As INTIX has changed over the last year to 18 months, I really like the articles that are being posted. It’s becoming much more of a source for news and updates than ever before. We still use INTIX for the job boards and post positions because we get really good candidates. INTIX is also great for visibility across the country, intel into what’s going on in the industry and for networking with your ticketing peers. INTIX is for the diehard ticket fans as I like to call them.
What does INTIX give you that is different from everything else you are doing?
The networking component is really key for us. We’ve found INTIX to be very valuable as we look to expand our business, find really good talent and stay ahead of the industry trends.
Who is your mentor?
I have several mentors in my life. I don’t believe you have to just have one or two. These are people that you learn from, become inspired by, use to create new energy in different situations and then people that teach you from years and years of their own wisdom. To have a mentor, you must be open to learning new things, realize you are not always right and be open to change. Change is hard for many people, but it’s also what allows you to take the next step in life, work, and your goals.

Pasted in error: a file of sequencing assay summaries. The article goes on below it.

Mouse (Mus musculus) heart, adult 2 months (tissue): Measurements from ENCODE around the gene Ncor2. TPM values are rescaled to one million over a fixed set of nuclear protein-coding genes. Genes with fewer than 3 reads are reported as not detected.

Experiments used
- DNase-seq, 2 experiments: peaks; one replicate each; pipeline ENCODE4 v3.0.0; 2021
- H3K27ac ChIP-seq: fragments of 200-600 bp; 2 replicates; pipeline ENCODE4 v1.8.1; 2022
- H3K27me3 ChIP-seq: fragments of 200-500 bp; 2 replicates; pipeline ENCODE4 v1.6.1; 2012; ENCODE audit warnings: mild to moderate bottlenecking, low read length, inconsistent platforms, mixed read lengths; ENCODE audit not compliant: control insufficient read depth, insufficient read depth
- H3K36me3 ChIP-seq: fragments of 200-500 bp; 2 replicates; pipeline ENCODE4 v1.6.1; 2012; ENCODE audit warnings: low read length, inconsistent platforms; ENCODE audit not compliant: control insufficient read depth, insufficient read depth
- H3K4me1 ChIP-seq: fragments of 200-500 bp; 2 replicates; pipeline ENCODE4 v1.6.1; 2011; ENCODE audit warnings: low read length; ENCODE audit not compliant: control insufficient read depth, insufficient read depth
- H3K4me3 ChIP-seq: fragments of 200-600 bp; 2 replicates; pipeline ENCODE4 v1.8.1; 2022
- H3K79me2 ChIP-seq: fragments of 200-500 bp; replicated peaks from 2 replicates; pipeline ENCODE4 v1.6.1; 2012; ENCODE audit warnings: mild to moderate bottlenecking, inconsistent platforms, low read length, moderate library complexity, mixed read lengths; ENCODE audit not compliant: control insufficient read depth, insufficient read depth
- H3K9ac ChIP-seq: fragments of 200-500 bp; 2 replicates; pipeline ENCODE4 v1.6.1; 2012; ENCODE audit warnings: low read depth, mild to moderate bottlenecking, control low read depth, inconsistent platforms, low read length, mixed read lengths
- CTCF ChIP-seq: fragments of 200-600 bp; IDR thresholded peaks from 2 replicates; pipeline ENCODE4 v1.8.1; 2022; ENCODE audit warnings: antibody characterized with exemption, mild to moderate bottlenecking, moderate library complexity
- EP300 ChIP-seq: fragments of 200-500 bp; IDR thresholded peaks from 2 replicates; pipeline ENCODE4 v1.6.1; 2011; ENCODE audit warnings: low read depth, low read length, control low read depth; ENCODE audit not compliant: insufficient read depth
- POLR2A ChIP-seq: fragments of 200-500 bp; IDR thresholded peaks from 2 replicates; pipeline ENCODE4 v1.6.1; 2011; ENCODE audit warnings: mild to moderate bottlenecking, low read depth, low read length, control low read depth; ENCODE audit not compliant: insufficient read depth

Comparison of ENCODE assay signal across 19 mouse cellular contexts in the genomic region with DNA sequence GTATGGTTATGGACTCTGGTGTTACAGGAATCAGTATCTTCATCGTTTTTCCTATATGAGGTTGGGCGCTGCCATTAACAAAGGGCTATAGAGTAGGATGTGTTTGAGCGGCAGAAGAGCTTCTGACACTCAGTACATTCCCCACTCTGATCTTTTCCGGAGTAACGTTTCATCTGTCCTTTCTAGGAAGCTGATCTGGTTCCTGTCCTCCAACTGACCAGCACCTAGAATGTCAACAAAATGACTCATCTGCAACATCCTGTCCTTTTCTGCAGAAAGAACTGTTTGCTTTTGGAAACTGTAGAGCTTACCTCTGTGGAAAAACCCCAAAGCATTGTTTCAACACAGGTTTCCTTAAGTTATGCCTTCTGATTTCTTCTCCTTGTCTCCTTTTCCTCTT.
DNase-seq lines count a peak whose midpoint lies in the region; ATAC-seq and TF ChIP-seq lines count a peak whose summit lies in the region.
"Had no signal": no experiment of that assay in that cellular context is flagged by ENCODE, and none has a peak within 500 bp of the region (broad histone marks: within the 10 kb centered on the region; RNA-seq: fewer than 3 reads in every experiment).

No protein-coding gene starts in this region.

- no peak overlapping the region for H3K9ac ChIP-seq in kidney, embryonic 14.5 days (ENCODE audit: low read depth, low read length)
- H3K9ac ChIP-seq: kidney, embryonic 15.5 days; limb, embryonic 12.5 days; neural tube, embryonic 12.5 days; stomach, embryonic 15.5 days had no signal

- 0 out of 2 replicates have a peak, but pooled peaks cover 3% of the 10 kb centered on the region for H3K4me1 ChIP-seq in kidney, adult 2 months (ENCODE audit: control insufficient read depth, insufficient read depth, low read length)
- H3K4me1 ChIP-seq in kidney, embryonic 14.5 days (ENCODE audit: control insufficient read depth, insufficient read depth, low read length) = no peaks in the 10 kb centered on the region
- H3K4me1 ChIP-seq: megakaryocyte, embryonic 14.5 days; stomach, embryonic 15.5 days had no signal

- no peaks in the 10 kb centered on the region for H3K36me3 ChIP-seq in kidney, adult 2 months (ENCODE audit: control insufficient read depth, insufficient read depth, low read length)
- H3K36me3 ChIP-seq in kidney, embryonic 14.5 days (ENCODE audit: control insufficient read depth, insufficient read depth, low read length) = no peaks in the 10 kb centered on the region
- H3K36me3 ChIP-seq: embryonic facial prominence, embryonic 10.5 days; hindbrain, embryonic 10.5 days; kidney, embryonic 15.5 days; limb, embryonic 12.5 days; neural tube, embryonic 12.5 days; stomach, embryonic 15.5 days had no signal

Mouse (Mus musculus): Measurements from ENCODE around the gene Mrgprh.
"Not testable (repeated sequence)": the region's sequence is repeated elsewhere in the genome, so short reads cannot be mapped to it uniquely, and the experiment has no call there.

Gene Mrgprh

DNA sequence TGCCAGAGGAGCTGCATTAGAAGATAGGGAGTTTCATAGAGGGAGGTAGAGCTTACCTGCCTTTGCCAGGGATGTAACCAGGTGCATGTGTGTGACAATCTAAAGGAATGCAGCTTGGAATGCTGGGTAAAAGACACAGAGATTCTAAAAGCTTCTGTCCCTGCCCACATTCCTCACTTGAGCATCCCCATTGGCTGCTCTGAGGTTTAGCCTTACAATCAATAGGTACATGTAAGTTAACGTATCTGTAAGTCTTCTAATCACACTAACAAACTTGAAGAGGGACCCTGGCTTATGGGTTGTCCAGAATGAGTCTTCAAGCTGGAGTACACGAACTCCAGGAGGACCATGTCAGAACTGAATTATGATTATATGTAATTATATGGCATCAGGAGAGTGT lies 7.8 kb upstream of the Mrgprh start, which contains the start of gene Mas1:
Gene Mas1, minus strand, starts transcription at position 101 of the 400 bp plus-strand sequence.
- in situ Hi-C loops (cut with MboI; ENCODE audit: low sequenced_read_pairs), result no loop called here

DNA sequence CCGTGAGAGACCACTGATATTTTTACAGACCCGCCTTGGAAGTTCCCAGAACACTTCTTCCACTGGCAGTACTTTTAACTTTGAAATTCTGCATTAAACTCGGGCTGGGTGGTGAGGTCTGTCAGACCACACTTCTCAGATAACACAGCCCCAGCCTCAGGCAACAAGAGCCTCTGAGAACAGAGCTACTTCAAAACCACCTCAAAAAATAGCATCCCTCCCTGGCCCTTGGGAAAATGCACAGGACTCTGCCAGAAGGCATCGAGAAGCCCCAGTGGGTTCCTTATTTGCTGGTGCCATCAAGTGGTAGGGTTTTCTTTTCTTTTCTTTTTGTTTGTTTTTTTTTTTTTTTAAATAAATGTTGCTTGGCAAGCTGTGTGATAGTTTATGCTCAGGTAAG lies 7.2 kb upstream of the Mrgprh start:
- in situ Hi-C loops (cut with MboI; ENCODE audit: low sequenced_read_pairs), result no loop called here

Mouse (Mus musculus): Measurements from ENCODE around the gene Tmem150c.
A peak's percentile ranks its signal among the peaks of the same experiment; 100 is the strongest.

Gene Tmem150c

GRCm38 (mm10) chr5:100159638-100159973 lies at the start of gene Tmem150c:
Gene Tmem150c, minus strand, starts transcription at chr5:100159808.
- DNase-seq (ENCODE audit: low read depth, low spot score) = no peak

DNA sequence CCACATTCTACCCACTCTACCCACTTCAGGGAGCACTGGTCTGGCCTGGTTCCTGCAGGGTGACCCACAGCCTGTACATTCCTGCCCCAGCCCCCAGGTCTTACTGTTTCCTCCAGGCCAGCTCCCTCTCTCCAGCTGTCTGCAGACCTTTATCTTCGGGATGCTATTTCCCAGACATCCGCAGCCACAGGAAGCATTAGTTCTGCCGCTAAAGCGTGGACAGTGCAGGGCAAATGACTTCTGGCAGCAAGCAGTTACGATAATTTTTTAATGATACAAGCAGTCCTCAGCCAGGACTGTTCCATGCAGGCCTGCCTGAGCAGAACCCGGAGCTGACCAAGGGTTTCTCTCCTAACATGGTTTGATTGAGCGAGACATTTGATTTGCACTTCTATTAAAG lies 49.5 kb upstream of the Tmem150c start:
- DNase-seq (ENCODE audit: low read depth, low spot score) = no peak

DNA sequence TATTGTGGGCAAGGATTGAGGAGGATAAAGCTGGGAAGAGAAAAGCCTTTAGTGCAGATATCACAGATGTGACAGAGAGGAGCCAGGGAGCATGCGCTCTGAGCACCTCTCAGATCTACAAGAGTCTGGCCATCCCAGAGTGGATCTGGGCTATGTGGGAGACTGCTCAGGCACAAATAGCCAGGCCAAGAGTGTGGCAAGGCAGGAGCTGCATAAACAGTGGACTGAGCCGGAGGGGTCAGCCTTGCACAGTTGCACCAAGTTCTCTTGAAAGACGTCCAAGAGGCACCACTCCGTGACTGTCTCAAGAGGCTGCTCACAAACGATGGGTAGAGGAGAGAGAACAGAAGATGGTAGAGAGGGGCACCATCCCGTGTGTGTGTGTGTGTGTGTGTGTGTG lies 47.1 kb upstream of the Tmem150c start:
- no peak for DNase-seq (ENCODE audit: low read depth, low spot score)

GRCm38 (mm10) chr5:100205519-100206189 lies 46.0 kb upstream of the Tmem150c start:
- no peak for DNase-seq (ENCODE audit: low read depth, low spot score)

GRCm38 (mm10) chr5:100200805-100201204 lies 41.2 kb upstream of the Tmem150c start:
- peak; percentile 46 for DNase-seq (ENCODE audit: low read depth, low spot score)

Who or what inspires you?
The challenges that we continue to see and develop in terms of ticketing strategy plus the courage and belief that we can change the industry.
What do you love most about your job?
Having the ability to set trends and be a leader in the industry.
What is your most memorable career moment?
My first week in the ticket office, when I was about 17. My friends and I had all applied to what was then the New World Music Theatre, the amphitheater in Tinley Park, just outside Chicago. The application asked where we wanted to work — in parking, guest services or the ticket office. Even though we didn’t know what it was, we all checked the ticket office and got hired.
I arrived on a Saturday to work an Aerosmith concert. Somebody gave me a block of 200 or 300 tickets and a stack of envelopes. My instructions were to put two tickets in every envelope. When the show started, all these people started coming to the emergency window because there were pairs of people that were separated. One fan was sitting at the end of one row and the other was at the beginning of the next row.
They didn’t give me an even number of seats per row in this block. Instead, they had just assumed I would understand the sections, rows and seat numbers. The tickets were for the Aerosmith fan club and we had to relocate a lot of people so they could sit together. It’s funny and sticks in my mind, so now I know the importance of explaining things when I’m dealing with new people in the ticket office. Someone has to tell you what section, row and seat mean.
Is there anything I haven’t asked you that you would like to share, which defines you as a professional or a person?
Believe in yourself, dream big, work hard and be humble. Success doesn’t find you; you become successful.